The Track Editor window from Harrison’s Mixbus version3 DAW atop the main mixer screen. Harrison is a world-renowned manufacturer of ultra-high-end mixing consoles. In the 70s and 80s, Harrison mixers were used on iconic pop albums by Michael Jackson, Queen, AC/DC, Abba, Sade and many more. By the 90s, however, our highly-automated consoles had found their place in elite film studios. Remember, there weren’t any powerful DAWs back then; an automated console was the only way to switch your settings quickly between scenes. Since then, Harrison has maintained a high-profile position in film mixing, and perhaps become less well-known in the music world. But when Universal Audio modeled Bruce Swedien’s Harrison 32c for a plug-in a few years ago, we were reminded that there are still users who are seeking that “Harrison” vibe.
Mixbus marks Harrison’s re-entry into music production. Developed by Harrison as a “reboot” of the computer DAW, Mixbus provides a knob-per-feature workflow and DSP that is derived from our large-format consoles.
We’ve had lots of questions about the remarkable sound quality of Mixbus. We attribute these differences to the techniques we developed while creating high-end digital consoles, which is a completely different direction than typical DAW development. For example, in the mid 80s, we developed fully automated, digitally controlled analog mixer technology which was adopted by premiere film mixing facilities around the world. When the digital revolution came, we were asked to convert the analog “processor” into a digital processor. This required us to develop a digital audio engine that operated exactly like the analog mixer they were using for previous projects; it had to sound exactly the same because only the backend was changed—mix engineers continued to use the same control surface. This transition was not undertaken by any other company, and it has provided us with techniques that we have incorporated into all of our high end mixers and, of course, Mixbus.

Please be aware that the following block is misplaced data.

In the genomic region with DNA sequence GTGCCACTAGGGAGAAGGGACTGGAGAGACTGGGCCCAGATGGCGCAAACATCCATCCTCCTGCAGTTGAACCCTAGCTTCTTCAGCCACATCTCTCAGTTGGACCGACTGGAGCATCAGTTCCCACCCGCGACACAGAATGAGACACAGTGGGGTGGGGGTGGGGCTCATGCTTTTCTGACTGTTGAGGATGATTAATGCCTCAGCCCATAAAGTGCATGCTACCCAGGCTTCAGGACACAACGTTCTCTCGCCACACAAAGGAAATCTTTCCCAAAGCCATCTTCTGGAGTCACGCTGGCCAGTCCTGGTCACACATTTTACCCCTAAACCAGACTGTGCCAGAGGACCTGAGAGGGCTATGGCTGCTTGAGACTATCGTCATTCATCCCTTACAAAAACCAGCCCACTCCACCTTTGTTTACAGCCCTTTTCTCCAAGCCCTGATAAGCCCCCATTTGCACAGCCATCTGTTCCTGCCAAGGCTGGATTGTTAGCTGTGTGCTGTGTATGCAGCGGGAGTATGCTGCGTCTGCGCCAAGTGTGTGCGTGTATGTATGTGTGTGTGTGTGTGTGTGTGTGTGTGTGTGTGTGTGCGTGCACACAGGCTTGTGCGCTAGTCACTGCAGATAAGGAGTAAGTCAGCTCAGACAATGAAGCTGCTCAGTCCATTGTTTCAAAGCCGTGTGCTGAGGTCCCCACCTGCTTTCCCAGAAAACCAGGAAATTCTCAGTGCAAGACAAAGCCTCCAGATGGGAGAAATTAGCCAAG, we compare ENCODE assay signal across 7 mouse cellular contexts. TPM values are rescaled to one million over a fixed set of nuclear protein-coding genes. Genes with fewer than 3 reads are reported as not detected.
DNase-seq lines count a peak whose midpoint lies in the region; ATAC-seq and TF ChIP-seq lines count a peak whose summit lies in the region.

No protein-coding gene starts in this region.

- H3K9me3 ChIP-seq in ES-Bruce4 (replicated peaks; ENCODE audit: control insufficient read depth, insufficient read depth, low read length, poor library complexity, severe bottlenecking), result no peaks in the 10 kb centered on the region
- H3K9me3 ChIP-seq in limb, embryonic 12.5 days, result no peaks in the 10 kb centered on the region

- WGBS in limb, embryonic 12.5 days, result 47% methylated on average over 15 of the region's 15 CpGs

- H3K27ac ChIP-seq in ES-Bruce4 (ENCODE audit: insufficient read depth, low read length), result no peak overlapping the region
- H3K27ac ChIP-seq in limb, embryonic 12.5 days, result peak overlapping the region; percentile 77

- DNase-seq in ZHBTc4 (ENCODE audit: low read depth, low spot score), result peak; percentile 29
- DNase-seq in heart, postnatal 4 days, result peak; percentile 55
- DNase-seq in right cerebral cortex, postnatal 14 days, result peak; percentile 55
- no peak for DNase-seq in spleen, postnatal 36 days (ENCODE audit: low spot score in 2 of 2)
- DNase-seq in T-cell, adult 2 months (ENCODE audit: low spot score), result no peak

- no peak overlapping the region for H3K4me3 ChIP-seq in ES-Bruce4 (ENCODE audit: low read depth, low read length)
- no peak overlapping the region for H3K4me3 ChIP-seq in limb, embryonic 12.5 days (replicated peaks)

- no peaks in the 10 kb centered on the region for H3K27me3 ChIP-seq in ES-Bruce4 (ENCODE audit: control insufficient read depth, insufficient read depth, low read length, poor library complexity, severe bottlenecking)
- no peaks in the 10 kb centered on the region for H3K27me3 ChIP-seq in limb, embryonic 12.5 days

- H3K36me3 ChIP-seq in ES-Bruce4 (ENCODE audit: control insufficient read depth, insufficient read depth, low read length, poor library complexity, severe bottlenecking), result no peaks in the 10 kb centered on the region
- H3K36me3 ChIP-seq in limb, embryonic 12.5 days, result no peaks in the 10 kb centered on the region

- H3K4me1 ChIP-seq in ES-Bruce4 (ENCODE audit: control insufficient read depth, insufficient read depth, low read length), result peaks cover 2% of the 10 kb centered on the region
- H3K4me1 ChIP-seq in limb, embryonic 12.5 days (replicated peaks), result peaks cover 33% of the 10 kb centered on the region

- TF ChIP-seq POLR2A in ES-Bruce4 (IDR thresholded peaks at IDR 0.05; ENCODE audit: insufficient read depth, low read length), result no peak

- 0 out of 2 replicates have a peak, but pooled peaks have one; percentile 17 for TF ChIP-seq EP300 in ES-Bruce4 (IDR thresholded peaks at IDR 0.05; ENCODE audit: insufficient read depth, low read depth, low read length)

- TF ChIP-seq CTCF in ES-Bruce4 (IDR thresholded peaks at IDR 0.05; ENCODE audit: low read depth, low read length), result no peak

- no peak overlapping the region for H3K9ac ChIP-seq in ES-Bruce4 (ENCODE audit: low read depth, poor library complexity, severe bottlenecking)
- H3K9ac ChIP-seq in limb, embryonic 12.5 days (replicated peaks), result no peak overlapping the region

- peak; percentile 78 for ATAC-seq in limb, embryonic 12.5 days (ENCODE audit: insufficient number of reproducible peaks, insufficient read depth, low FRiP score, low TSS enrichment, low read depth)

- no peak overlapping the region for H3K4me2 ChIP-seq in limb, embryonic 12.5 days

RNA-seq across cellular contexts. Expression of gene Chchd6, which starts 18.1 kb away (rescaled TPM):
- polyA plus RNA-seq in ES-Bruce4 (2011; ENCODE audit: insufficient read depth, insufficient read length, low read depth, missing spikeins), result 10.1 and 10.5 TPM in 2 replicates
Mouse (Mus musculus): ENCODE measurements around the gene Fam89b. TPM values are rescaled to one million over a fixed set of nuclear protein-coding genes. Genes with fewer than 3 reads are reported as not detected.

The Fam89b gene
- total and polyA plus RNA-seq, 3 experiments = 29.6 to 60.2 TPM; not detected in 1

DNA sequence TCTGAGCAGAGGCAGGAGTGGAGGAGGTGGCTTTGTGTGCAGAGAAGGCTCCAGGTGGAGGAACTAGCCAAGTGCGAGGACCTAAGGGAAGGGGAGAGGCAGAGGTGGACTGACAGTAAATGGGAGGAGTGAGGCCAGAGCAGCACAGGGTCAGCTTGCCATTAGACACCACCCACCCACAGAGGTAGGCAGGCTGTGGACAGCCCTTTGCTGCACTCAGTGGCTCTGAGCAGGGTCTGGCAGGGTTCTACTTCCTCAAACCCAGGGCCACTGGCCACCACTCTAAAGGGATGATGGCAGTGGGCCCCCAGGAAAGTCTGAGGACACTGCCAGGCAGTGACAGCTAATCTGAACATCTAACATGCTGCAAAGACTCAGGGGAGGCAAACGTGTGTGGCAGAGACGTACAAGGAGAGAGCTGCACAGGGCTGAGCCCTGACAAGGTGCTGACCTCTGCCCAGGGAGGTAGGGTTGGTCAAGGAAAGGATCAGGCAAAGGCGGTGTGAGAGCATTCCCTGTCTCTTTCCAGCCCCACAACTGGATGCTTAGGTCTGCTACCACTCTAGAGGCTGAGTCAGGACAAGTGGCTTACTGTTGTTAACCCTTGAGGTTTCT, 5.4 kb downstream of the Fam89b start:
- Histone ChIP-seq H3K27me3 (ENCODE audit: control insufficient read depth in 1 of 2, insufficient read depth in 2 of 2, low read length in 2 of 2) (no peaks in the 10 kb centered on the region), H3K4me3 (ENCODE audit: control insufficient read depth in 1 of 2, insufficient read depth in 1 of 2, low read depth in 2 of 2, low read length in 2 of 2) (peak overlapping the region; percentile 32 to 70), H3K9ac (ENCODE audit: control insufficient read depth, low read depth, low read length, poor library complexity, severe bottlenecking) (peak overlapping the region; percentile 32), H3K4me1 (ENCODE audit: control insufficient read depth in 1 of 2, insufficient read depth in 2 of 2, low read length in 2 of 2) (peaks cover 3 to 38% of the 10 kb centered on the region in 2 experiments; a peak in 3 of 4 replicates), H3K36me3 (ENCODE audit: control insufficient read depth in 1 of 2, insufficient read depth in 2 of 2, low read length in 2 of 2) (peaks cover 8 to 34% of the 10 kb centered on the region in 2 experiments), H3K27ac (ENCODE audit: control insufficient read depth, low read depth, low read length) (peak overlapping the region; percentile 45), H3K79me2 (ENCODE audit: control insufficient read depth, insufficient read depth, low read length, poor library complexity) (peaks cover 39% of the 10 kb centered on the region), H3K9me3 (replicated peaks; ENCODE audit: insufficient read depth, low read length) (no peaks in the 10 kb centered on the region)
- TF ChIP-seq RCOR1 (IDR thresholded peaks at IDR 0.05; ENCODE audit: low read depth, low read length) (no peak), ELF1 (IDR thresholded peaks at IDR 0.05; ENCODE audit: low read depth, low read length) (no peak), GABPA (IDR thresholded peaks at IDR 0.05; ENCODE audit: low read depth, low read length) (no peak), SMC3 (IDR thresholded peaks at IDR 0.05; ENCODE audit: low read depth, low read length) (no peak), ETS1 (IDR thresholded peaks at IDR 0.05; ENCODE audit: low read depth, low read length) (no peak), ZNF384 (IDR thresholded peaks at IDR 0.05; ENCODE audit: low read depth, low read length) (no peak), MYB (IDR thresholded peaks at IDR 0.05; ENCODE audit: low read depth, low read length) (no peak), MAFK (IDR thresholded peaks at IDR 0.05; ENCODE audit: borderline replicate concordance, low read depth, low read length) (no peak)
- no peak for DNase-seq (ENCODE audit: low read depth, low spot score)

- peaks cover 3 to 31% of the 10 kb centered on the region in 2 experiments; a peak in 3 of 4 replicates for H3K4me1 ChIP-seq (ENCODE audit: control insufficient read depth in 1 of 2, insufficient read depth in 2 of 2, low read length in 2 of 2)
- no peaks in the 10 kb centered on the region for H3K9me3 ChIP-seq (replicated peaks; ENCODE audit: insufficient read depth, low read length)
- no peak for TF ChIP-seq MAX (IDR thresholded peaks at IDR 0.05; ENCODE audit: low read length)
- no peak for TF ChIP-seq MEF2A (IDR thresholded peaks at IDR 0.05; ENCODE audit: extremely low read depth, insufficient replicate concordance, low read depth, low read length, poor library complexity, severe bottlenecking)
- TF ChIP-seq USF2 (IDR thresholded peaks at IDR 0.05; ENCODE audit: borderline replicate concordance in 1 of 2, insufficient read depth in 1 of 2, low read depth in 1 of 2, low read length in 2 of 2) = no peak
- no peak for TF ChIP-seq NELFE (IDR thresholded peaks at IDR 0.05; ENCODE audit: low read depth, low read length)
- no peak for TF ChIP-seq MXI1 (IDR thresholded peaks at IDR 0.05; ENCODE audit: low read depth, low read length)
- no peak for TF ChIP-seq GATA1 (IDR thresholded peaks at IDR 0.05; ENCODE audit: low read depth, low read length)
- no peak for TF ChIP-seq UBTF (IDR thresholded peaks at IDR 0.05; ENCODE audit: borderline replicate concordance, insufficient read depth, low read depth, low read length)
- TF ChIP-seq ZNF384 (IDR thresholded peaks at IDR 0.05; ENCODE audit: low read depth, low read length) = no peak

Mixbus version3 (released July 6) is the latest version of Harrison’s full-featured digital audio workstation with “True Analog Mixing.” The development of Mixbus has followed a truly unique path.
In 2007, Harrison was asked by our customers to create a film “dubber”—a machine used for recording the final music, dialogue and effects stems of a movie. It needed to have destructive recording, timecode sync, basic editing, and other DAW-like features. Because our consoles used Linux, we preferred to use Linux for this product as well; there was only one popular Linux workstation at the time—Ardour—developed by Paul Davis. Paul was the first employee of Amazon.com, and was largely responsible for its 1-click online payment system. Rather than develop our own workstation from scratch, we chose to do it “the Linux way” and collaborate with Paul. We commissioned Paul to add “destructive recording” features that we needed, and launched the Xdubber at the 2007 NAB.